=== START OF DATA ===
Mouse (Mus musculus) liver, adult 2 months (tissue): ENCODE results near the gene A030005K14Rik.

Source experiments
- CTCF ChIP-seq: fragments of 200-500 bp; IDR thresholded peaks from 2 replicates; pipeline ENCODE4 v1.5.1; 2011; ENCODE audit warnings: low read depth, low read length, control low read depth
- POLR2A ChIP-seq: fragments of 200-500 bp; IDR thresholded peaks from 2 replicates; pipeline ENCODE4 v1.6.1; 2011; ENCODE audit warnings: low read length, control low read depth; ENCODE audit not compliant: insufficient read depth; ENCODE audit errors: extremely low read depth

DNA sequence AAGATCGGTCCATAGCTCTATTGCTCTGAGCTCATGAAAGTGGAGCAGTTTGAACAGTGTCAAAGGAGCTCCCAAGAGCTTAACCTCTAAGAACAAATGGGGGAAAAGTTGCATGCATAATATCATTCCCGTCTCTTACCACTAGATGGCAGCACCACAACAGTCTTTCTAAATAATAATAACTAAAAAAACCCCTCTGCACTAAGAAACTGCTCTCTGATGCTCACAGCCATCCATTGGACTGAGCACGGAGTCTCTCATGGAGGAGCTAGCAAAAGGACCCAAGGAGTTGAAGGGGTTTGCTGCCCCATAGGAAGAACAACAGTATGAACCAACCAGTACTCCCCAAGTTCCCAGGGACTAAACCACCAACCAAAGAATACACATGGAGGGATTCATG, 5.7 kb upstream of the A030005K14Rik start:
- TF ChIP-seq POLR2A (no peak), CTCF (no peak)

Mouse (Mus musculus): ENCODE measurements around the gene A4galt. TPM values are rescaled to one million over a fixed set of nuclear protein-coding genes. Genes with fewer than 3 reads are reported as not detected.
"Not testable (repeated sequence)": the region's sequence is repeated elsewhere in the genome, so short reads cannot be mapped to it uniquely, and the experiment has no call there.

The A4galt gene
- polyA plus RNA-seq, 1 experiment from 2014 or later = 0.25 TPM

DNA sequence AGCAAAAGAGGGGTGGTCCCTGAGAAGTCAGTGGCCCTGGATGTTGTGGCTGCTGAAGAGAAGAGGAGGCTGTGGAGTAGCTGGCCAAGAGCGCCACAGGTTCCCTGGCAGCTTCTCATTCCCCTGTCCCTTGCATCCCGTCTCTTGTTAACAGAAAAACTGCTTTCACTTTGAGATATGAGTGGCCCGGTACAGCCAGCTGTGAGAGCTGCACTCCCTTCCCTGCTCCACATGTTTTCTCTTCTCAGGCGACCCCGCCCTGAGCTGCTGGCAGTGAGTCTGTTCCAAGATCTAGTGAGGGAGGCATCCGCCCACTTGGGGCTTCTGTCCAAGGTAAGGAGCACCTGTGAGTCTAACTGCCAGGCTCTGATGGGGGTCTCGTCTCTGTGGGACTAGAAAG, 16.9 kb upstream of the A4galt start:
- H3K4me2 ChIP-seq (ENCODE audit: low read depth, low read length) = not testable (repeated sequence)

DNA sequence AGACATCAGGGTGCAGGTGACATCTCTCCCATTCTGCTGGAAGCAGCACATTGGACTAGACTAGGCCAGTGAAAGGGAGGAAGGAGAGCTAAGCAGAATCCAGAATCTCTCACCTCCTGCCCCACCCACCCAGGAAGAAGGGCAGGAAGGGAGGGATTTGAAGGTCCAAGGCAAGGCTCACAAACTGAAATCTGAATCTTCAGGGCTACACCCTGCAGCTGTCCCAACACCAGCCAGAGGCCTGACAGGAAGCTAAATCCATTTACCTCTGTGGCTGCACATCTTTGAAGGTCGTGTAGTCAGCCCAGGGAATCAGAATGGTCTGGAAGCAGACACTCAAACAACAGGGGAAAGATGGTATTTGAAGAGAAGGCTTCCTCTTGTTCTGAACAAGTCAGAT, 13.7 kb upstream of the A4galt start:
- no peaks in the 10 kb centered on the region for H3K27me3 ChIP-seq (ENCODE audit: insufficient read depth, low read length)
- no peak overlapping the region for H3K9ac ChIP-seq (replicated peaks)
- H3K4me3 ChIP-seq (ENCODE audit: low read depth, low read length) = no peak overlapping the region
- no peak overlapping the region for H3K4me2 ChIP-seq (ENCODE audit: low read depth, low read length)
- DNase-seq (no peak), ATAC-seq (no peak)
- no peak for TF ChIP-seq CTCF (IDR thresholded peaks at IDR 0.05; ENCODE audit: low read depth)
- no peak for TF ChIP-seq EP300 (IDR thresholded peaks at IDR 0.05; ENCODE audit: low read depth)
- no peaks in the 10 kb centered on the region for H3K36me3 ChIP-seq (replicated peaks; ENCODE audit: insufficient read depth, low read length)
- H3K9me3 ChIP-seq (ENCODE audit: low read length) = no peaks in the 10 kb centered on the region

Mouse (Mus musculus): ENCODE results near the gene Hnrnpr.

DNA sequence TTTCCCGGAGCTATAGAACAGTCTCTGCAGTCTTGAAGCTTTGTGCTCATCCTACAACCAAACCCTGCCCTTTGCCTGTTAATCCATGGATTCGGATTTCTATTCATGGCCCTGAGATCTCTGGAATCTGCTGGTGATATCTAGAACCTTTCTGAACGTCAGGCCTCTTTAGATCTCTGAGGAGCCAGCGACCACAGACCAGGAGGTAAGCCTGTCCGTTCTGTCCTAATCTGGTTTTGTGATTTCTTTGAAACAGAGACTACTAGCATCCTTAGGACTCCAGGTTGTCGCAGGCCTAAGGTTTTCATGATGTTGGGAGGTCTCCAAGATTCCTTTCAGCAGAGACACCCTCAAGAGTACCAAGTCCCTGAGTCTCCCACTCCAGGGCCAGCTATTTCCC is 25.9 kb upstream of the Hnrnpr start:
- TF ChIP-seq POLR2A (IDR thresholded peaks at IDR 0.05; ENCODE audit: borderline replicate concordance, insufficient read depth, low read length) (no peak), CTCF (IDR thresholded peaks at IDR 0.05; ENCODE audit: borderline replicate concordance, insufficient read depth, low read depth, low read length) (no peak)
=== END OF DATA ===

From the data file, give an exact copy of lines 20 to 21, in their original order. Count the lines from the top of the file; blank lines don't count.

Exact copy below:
- no peak for TF ChIP-seq EP300 (IDR thresholded peaks at IDR 0.05; ENCODE audit: low read depth)
- no peaks in the 10 kb centered on the region for H3K36me3 ChIP-seq (replicated peaks; ENCODE audit: insufficient read depth, low read length)